With the Coast exchanging their Christmas trees for Mardi Gras beads, the Mary C. O’Keefe Cultural Center of Arts and Education in Ocean Springs welcomes a piece of great New Orleans tradition.
Every year in New Orleans, the Guardians of the Flame, also known as the Mardi Gras Indians, hand craft beautiful pieces called ‘suits’ during Mardi Gras season. The children choose the color for the year and Maroon Queen Cherice Harrison-Nelson will wear it proudly with admiration for her culture. “It’s an homage to the mutual struggles of people of African descent and Native Americans to be free and self-actualized in America, to have freedom of movement, freedom of expression, freedom of practicing their cultural ways.”
Only females of Queen Nelson’s DNA have a hand in sewing and piecing the suits together. It is countless hours of work and preparation, but it all pays off to showcase the elegance of tradition. “It can be a story of historical merit. It may be a personal story. There’s one about my great-great grandfather who was enslaved in 1820. It’s my story. I get to tell it anyway I want to.”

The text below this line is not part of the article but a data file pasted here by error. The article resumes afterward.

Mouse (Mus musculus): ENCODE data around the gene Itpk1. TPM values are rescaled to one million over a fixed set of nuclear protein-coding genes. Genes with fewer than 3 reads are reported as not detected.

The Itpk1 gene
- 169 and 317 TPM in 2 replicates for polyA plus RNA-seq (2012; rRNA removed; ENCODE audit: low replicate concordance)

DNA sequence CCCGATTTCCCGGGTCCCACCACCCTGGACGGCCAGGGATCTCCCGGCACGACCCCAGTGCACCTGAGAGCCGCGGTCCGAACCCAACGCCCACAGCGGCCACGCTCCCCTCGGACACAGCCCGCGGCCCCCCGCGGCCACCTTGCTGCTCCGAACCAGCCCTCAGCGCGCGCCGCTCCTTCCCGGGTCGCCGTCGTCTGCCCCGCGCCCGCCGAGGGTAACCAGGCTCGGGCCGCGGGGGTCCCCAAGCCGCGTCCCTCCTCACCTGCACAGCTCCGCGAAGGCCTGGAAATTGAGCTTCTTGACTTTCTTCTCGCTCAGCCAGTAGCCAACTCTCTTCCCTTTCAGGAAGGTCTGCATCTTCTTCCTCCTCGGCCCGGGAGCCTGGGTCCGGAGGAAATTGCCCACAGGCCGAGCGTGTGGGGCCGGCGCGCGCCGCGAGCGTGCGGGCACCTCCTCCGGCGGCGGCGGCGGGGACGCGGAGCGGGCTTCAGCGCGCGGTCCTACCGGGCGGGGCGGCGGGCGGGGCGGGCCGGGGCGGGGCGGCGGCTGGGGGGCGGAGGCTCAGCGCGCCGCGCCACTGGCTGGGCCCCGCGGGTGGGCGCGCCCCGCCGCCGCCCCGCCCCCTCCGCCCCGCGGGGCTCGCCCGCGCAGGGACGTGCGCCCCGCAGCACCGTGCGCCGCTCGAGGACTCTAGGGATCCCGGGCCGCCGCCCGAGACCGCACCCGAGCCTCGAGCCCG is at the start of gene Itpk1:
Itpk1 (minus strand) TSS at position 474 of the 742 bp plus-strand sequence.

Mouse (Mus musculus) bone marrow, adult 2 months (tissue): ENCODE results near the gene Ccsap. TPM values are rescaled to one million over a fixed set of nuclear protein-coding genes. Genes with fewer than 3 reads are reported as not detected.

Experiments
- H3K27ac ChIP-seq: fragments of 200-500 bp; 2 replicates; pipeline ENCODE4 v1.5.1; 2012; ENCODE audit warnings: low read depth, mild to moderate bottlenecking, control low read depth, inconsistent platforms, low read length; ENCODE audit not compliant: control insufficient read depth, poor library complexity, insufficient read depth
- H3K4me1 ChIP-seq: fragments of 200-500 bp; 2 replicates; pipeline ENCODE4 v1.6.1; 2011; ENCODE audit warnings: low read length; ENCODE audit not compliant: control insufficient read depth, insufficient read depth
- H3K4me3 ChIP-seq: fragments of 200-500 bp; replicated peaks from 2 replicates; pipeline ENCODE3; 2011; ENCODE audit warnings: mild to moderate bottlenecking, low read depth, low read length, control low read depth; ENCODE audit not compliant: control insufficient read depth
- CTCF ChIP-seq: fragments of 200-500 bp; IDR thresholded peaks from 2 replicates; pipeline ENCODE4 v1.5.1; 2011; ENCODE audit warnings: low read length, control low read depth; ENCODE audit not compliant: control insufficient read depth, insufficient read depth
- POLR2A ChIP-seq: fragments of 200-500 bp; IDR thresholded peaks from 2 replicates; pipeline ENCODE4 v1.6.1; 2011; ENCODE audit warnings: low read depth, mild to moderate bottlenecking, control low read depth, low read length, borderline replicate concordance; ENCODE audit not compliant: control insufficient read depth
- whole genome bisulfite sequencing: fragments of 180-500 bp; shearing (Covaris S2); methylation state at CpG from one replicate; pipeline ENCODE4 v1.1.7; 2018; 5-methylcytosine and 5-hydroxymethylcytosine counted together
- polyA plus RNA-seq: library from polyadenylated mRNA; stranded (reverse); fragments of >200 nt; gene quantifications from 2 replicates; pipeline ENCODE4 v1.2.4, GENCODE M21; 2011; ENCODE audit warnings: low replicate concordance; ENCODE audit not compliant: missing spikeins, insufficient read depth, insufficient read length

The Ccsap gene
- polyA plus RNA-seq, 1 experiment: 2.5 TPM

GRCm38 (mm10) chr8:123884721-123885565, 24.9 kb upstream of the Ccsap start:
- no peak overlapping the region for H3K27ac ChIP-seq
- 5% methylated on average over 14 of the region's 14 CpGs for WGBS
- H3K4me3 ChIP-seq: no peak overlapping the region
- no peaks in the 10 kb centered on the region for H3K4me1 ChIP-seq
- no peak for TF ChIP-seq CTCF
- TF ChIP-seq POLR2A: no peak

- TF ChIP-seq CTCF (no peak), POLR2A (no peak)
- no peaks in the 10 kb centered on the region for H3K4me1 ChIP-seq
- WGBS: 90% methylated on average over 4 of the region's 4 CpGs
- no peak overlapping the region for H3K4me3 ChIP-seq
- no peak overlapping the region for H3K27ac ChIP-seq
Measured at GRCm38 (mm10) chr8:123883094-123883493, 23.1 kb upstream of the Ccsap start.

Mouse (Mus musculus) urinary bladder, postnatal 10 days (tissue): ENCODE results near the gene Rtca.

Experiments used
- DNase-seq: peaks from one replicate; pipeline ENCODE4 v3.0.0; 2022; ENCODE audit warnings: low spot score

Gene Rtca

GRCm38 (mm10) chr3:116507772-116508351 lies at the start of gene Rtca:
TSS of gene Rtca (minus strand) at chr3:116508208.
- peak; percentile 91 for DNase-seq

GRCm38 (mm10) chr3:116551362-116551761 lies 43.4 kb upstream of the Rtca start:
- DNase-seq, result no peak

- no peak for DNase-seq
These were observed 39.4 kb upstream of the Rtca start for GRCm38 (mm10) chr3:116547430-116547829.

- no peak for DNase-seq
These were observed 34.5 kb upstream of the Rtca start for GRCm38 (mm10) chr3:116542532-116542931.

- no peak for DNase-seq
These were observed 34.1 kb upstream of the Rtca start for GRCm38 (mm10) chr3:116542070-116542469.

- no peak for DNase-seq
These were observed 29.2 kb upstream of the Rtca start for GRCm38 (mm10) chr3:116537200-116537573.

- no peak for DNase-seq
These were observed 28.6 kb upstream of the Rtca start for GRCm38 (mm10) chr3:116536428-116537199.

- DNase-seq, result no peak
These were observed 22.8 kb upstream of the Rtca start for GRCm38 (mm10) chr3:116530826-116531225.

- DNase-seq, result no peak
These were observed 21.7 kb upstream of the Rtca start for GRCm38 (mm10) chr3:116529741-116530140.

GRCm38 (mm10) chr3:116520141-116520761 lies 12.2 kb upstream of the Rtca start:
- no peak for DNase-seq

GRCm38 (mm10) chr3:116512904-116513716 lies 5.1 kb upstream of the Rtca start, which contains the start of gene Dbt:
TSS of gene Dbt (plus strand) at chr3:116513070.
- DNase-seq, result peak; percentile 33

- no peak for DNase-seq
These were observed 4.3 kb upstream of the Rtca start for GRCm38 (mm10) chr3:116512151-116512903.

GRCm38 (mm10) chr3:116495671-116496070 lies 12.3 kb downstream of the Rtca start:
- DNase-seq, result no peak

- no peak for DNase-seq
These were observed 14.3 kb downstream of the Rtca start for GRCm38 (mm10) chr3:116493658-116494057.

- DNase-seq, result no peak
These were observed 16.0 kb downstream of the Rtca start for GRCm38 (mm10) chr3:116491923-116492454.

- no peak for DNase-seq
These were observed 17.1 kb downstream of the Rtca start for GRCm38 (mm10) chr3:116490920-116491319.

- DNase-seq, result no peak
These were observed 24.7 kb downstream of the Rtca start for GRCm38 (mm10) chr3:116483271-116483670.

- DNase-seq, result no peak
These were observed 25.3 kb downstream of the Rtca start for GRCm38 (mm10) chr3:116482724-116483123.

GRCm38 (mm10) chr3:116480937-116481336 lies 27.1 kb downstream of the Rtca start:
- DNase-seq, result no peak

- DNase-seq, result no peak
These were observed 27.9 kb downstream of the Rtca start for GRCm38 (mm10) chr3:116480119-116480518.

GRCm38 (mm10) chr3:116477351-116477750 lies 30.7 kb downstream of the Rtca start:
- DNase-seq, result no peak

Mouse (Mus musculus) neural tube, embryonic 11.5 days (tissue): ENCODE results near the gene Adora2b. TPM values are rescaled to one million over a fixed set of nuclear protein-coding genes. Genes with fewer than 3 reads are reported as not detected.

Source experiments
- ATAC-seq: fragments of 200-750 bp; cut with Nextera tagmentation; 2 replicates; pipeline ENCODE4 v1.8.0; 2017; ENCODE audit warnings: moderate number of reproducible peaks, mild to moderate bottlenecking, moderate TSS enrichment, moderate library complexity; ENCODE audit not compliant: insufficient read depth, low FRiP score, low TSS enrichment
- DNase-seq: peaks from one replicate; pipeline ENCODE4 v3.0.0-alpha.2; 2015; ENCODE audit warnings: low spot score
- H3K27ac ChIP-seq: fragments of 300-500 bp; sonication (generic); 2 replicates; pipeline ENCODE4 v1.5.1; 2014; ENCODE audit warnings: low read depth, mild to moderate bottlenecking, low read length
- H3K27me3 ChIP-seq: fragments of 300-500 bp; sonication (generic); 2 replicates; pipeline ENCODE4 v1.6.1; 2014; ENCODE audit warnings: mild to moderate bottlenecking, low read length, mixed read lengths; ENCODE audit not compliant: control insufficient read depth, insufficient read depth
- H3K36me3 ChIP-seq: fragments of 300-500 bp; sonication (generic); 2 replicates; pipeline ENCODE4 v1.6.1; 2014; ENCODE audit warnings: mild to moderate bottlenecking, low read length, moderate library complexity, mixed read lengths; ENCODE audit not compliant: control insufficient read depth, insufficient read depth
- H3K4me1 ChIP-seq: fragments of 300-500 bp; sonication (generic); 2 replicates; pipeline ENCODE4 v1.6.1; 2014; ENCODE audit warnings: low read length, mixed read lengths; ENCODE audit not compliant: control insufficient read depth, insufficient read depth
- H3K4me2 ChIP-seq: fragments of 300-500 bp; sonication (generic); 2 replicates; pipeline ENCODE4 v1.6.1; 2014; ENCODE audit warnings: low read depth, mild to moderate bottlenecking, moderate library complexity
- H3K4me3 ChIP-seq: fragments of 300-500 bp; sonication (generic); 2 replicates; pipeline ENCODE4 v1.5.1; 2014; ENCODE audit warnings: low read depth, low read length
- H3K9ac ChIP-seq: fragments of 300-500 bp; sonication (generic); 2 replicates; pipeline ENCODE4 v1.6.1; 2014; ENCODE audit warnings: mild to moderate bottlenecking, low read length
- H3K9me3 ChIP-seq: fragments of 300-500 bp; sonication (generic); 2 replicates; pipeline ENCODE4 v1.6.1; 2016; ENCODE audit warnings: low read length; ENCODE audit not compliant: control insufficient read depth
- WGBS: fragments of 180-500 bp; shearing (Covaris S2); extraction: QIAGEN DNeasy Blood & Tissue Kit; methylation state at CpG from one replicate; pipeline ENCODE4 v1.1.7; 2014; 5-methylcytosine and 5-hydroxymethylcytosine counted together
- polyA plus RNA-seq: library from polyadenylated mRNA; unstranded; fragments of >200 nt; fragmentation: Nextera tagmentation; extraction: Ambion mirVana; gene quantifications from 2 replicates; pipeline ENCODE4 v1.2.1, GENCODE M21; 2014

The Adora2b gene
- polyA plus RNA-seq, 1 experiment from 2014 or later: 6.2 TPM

Nelson tells News 25 some of her favorite suits and says she had a great time creating all of them, but there’s one in particular that stands out. It’s the Survivor Warrior Queen Reesie suit that was crafted back in 2012 during her chemotherapy treatment. It kept her motivated to overcome cancer. “Everything becomes an inspiration. It’s a presentation of years of stories, hurt, pain, joy, celebration. Everything comes out when you are in the process of creating.”
The exhibit will remain open until March 29th so the entire Coast can learn about the masking Indian. “It’s an honor for someone to see something that we have done and want to share it with their community. I’m very honored and humbled by this opportunity.”